How could the oldest part of the medieval Devín Castle – the residential tower built on the top of the rock cliff above the confluence of the Danube and Morava rivers – look like? The comprehensive construction-historical as well as the archaeological research on the Upper Castle was trying to answer the question. However, it was not easy at all.
This area has surmounted many interventions and devastations so it was really difficult to reconstruct its very early appearance or even its ground plan.
The medieval castle was built at the place of the original Rastislav’s fortress, but some new influences penetrating in the Danube area from Rhineland can be found there. The dungeon – residential tower – was the core of the oldest part of the castle. It was shaped like an irregular polygon and the overall layout was affected by the confined area of the slender rock.
In 1233, the Devín Castle was conquered by Frederick II the Great who burnt the extramural settlement down. It is also the oldest historical report where the Devín Castle is directly mentioned. Dramatic events in this region at the end of the 13th century and in the 14th century caused multiple demolitions and reconstructions of the castle. Devín was not spared even during the siege by Napoleon’s army at the beginning of the 19th century. Nevertheless, the castle has always been reconstructed. Hungarian rulers were aware of the special strategic importance of its position.
Very little was saved from the original Roman, or early Gothic castle. One of the main reasons was construction of the Millennium Monument in the Upper Castle in 1896 at the occasion of the 1,000th anniversary of Hungarians’ arrival in the Carpathian Basin. There were seven such monuments built in Ugria in total. During the construction of this monument in Devín, remains of the Upper Castle were largely destroyed, and a part of the walls was even blasted off by the constructors. When looking at the drawing of Bernhard Werner of the 18th century or the oil painting of Bernard Bellott titled Canaletto, it is obvious that the price paid by Devín for the Millennium Monument was high.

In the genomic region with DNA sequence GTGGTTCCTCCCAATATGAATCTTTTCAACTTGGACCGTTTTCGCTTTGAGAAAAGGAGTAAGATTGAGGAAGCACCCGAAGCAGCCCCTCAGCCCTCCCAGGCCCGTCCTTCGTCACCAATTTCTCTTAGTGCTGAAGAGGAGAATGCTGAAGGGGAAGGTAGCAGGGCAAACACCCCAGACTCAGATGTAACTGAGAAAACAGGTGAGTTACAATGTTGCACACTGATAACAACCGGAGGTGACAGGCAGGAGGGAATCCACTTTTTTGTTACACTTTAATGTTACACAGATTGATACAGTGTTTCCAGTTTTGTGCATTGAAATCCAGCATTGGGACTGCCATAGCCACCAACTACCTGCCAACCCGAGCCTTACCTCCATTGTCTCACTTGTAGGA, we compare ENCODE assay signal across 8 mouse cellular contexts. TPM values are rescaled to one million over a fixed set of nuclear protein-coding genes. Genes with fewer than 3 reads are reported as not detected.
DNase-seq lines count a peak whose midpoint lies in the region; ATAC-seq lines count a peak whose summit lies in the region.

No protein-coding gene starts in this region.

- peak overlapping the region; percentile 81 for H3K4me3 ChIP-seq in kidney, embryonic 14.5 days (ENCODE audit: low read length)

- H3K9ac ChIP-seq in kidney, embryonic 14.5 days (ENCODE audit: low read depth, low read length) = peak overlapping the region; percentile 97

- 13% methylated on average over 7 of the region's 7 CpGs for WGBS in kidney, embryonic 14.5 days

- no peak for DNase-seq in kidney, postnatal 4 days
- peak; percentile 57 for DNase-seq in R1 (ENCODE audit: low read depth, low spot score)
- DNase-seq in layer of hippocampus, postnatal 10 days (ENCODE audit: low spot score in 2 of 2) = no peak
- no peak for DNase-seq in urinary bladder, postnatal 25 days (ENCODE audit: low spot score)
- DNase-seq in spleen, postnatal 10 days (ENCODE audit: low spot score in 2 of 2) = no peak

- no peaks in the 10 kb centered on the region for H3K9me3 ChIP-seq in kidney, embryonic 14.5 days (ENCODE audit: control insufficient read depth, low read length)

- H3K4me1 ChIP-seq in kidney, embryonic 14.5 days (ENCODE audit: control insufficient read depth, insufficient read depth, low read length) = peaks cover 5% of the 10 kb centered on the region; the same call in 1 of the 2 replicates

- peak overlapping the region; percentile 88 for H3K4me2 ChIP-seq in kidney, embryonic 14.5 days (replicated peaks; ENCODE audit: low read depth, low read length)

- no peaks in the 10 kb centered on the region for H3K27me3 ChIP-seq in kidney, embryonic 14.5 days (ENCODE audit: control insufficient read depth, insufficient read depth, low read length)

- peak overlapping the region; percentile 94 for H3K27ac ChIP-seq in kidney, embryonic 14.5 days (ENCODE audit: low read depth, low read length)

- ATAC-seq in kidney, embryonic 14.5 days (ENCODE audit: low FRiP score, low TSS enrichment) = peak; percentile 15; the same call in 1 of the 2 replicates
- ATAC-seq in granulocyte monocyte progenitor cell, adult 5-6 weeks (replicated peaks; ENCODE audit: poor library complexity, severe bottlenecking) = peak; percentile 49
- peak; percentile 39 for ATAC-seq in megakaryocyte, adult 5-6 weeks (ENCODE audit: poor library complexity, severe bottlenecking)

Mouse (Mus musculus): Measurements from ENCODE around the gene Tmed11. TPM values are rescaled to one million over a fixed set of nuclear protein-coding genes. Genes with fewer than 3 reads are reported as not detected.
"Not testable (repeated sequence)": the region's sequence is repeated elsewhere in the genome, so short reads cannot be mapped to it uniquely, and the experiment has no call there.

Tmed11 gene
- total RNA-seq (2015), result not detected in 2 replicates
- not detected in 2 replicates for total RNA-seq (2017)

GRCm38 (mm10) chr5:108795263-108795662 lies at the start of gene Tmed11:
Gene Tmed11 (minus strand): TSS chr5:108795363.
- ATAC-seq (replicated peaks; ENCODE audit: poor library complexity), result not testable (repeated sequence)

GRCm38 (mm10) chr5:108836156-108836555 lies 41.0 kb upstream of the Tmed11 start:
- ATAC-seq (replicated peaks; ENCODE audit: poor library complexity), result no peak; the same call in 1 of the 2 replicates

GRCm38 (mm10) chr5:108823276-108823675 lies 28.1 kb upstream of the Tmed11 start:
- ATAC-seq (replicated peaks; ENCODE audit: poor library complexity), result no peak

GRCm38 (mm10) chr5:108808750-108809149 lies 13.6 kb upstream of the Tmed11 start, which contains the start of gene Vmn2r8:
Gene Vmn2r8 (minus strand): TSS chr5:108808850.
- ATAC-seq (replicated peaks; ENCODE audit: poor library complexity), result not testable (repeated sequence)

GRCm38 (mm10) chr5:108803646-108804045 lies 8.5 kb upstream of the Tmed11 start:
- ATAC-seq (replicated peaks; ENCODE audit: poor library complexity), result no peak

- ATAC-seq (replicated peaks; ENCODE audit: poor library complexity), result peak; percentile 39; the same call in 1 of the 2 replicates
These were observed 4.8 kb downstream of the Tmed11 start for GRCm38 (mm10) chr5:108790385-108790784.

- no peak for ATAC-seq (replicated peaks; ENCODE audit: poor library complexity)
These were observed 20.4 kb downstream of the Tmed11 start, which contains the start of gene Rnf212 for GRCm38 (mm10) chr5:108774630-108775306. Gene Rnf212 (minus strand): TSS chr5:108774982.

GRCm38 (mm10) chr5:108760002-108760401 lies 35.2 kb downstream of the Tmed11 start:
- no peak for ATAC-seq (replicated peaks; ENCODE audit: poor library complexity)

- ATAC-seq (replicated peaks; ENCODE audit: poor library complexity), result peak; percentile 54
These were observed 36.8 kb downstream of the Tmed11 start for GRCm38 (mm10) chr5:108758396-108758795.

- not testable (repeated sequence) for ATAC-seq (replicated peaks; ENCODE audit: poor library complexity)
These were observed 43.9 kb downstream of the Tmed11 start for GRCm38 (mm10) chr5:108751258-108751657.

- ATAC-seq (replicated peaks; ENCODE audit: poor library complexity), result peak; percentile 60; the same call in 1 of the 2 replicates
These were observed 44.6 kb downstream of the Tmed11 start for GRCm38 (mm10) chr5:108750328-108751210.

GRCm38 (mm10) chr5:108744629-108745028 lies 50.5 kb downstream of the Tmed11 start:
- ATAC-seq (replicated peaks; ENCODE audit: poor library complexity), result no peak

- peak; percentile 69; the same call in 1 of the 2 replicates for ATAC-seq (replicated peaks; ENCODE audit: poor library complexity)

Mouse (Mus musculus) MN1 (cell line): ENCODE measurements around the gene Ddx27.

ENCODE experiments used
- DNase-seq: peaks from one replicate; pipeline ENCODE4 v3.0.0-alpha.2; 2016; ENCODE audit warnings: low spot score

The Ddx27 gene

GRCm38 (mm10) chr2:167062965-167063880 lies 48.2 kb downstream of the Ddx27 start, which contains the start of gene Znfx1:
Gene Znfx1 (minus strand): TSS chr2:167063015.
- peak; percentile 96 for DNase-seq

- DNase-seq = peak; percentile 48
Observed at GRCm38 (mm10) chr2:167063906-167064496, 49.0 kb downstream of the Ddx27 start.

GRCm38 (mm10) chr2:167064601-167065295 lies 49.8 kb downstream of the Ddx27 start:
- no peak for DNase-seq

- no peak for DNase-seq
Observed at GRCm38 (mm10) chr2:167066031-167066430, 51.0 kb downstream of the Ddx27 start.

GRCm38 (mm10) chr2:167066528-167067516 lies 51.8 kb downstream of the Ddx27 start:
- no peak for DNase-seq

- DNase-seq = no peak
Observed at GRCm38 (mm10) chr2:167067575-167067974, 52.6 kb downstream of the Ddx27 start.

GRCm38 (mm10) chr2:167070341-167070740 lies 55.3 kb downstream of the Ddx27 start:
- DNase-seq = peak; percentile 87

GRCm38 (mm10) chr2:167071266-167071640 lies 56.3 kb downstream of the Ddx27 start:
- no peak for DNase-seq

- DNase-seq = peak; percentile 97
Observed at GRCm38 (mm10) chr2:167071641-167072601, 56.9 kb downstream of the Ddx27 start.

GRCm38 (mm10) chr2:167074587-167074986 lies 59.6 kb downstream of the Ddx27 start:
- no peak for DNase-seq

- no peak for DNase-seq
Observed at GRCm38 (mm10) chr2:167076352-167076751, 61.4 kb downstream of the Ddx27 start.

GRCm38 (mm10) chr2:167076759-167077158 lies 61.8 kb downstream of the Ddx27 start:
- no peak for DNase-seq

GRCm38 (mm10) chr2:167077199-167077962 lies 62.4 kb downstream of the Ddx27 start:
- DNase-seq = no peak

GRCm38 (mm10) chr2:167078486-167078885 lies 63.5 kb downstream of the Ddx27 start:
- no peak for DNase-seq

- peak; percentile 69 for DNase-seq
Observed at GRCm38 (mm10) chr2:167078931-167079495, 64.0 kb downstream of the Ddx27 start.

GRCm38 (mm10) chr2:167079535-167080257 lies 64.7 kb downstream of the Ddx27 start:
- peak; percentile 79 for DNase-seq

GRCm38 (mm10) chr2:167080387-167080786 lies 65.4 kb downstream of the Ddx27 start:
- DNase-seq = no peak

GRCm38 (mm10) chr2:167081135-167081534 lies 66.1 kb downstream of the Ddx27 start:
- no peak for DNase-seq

Liquidation of the Monument in 1921 by the members of the Czech Sokol organization represented another drastic intervention. The monument with the height of 22 metres was partially thrown down from the rock.
After removal of all remains of the Millennium Monument, it was found out that a mixture of old and younger construction remains was located here. It was very difficult to identify them or put them into context since often no face was preserved, just fragments of a single row of masonry on the rock basement.
However, a surprising discovery was made during the works. Some premises were uncovered right in the rock massif. Natural cracks and karst caverns that had probably been used by the Devín inhabitants in the ancient times were used both by Roman legionaries and Slavic inhabitants of the Rastislav’s fortress. The newly uncovered premises were directly connected to the interior of the residential tower. The highest cavern is the so-called tunnel cavern with the length of more than 11 metres and the height in its highest point of almost 9 metres. It is running across the whole castle hill. Its southern entrance is bricked and ended with a Gothic portal.
Text author: Andrej Barát